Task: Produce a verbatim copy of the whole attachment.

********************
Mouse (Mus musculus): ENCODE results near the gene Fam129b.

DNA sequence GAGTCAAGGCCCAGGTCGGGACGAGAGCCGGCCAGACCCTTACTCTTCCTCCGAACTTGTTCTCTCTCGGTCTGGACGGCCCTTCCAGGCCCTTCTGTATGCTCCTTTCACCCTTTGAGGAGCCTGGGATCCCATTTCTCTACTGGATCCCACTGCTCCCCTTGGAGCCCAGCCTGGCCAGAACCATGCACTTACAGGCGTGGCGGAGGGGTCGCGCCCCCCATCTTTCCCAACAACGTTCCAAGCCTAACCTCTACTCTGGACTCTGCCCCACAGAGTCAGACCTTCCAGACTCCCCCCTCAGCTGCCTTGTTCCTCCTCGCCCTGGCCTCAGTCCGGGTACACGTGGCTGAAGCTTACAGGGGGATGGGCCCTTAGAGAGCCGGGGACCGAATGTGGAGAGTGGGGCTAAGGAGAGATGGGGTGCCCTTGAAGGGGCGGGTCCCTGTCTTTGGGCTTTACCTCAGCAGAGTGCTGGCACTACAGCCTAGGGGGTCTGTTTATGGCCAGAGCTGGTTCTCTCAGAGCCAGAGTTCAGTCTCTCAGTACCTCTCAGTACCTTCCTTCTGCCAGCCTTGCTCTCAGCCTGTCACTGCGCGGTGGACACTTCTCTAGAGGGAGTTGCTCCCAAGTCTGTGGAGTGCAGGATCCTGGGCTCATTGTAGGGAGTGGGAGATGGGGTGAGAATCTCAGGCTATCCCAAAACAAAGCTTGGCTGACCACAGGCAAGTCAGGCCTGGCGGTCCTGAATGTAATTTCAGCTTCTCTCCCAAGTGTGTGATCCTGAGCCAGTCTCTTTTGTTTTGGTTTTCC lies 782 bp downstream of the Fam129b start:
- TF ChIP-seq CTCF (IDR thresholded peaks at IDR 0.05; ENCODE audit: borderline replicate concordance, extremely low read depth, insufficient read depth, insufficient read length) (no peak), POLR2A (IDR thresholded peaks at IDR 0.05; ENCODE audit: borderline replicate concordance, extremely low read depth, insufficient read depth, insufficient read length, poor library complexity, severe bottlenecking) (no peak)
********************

Mouse (Mus musculus): ENCODE results near the gene Fam129b.

DNA sequence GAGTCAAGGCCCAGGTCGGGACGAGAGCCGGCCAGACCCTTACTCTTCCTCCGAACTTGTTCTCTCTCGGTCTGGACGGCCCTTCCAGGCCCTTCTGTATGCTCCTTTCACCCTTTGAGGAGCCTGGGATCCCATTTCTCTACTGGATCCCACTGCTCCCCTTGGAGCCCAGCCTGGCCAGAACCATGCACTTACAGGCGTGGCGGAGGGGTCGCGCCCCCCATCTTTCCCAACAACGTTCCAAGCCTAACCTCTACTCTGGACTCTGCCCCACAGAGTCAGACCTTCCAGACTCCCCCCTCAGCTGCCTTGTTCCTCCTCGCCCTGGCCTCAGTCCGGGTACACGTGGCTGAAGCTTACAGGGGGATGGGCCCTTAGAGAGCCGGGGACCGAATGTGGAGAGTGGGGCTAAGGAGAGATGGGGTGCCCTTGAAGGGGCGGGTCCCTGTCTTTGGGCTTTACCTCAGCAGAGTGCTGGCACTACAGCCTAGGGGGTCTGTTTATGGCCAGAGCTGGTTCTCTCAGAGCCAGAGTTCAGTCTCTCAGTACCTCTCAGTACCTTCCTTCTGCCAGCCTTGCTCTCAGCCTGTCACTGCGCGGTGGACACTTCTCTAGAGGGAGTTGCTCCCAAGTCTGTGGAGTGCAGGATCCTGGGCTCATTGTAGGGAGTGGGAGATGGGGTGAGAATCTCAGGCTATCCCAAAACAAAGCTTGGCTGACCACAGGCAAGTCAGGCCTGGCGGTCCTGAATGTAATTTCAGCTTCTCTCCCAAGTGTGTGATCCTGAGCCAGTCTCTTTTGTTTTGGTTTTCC lies 782 bp downstream of the Fam129b start:
- TF ChIP-seq CTCF (IDR thresholded peaks at IDR 0.05; ENCODE audit: borderline replicate concordance, extremely low read depth, insufficient read depth, insufficient read length) (no peak), POLR2A (IDR thresholded peaks at IDR 0.05; ENCODE audit: borderline replicate concordance, extremely low read depth, insufficient read depth, insufficient read length, poor library complexity, severe bottlenecking) (no peak)